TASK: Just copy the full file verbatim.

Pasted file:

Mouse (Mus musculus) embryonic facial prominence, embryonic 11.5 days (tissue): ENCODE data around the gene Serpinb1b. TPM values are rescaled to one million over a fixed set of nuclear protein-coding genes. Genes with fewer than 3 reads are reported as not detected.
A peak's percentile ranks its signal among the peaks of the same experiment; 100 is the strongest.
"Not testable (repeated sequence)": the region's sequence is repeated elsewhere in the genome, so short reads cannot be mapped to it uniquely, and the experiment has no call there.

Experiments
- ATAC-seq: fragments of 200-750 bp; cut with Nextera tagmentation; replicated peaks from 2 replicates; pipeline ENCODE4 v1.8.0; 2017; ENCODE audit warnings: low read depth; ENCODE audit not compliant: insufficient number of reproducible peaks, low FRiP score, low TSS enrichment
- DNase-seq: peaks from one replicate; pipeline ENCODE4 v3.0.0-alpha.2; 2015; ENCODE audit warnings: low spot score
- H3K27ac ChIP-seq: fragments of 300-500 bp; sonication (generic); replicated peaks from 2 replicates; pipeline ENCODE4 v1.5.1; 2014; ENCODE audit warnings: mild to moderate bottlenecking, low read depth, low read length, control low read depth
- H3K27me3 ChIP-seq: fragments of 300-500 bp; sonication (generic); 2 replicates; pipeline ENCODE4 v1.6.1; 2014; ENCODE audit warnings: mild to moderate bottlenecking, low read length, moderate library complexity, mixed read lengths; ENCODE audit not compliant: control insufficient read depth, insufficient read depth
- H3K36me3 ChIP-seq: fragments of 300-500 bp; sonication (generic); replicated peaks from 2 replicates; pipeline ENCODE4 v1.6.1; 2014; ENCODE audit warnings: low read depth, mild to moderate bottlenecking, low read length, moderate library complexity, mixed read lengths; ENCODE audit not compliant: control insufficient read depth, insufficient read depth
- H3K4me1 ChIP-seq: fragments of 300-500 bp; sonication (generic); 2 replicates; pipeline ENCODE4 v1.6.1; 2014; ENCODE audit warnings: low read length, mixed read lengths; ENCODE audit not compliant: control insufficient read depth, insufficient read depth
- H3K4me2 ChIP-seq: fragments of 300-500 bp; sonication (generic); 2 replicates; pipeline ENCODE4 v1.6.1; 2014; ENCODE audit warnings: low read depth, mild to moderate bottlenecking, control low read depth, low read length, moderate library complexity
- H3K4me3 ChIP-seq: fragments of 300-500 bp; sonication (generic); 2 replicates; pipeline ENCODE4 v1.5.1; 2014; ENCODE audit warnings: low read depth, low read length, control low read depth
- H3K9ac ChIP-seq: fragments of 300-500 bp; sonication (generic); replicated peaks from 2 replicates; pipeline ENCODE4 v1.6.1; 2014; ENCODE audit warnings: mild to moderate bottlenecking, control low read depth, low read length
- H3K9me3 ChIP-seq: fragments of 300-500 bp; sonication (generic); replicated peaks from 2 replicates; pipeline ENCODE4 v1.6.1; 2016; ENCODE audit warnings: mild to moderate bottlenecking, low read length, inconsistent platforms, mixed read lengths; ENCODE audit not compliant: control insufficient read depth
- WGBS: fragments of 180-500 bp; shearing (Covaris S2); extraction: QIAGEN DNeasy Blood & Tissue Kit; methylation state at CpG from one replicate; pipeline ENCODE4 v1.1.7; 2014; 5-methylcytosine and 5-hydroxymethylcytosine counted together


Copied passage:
Mouse (Mus musculus) embryonic facial prominence, embryonic 11.5 days (tissue): ENCODE data around the gene Serpinb1b. TPM values are rescaled to one million over a fixed set of nuclear protein-coding genes. Genes with fewer than 3 reads are reported as not detected.
A peak's percentile ranks its signal among the peaks of the same experiment; 100 is the strongest.
"Not testable (repeated sequence)": the region's sequence is repeated elsewhere in the genome, so short reads cannot be mapped to it uniquely, and the experiment has no call there.

Experiments
- ATAC-seq: fragments of 200-750 bp; cut with Nextera tagmentation; replicated peaks from 2 replicates; pipeline ENCODE4 v1.8.0; 2017; ENCODE audit warnings: low read depth; ENCODE audit not compliant: insufficient number of reproducible peaks, low FRiP score, low TSS enrichment
- DNase-seq: peaks from one replicate; pipeline ENCODE4 v3.0.0-alpha.2; 2015; ENCODE audit warnings: low spot score
- H3K27ac ChIP-seq: fragments of 300-500 bp; sonication (generic); replicated peaks from 2 replicates; pipeline ENCODE4 v1.5.1; 2014; ENCODE audit warnings: mild to moderate bottlenecking, low read depth, low read length, control low read depth
- H3K27me3 ChIP-seq: fragments of 300-500 bp; sonication (generic); 2 replicates; pipeline ENCODE4 v1.6.1; 2014; ENCODE audit warnings: mild to moderate bottlenecking, low read length, moderate library complexity, mixed read lengths; ENCODE audit not compliant: control insufficient read depth, insufficient read depth
- H3K36me3 ChIP-seq: fragments of 300-500 bp; sonication (generic); replicated peaks from 2 replicates; pipeline ENCODE4 v1.6.1; 2014; ENCODE audit warnings: low read depth, mild to moderate bottlenecking, low read length, moderate library complexity, mixed read lengths; ENCODE audit not compliant: control insufficient read depth, insufficient read depth
- H3K4me1 ChIP-seq: fragments of 300-500 bp; sonication (generic); 2 replicates; pipeline ENCODE4 v1.6.1; 2014; ENCODE audit warnings: low read length, mixed read lengths; ENCODE audit not compliant: control insufficient read depth, insufficient read depth
- H3K4me2 ChIP-seq: fragments of 300-500 bp; sonication (generic); 2 replicates; pipeline ENCODE4 v1.6.1; 2014; ENCODE audit warnings: low read depth, mild to moderate bottlenecking, control low read depth, low read length, moderate library complexity
- H3K4me3 ChIP-seq: fragments of 300-500 bp; sonication (generic); 2 replicates; pipeline ENCODE4 v1.5.1; 2014; ENCODE audit warnings: low read depth, low read length, control low read depth
- H3K9ac ChIP-seq: fragments of 300-500 bp; sonication (generic); replicated peaks from 2 replicates; pipeline ENCODE4 v1.6.1; 2014; ENCODE audit warnings: mild to moderate bottlenecking, control low read depth, low read length
- H3K9me3 ChIP-seq: fragments of 300-500 bp; sonication (generic); replicated peaks from 2 replicates; pipeline ENCODE4 v1.6.1; 2016; ENCODE audit warnings: mild to moderate bottlenecking, low read length, inconsistent platforms, mixed read lengths; ENCODE audit not compliant: control insufficient read depth
- WGBS: fragments of 180-500 bp; shearing (Covaris S2); extraction: QIAGEN DNeasy Blood & Tissue Kit; methylation state at CpG from one replicate; pipeline ENCODE4 v1.1.7; 2014; 5-methylcytosine and 5-hydroxymethylcytosine counted together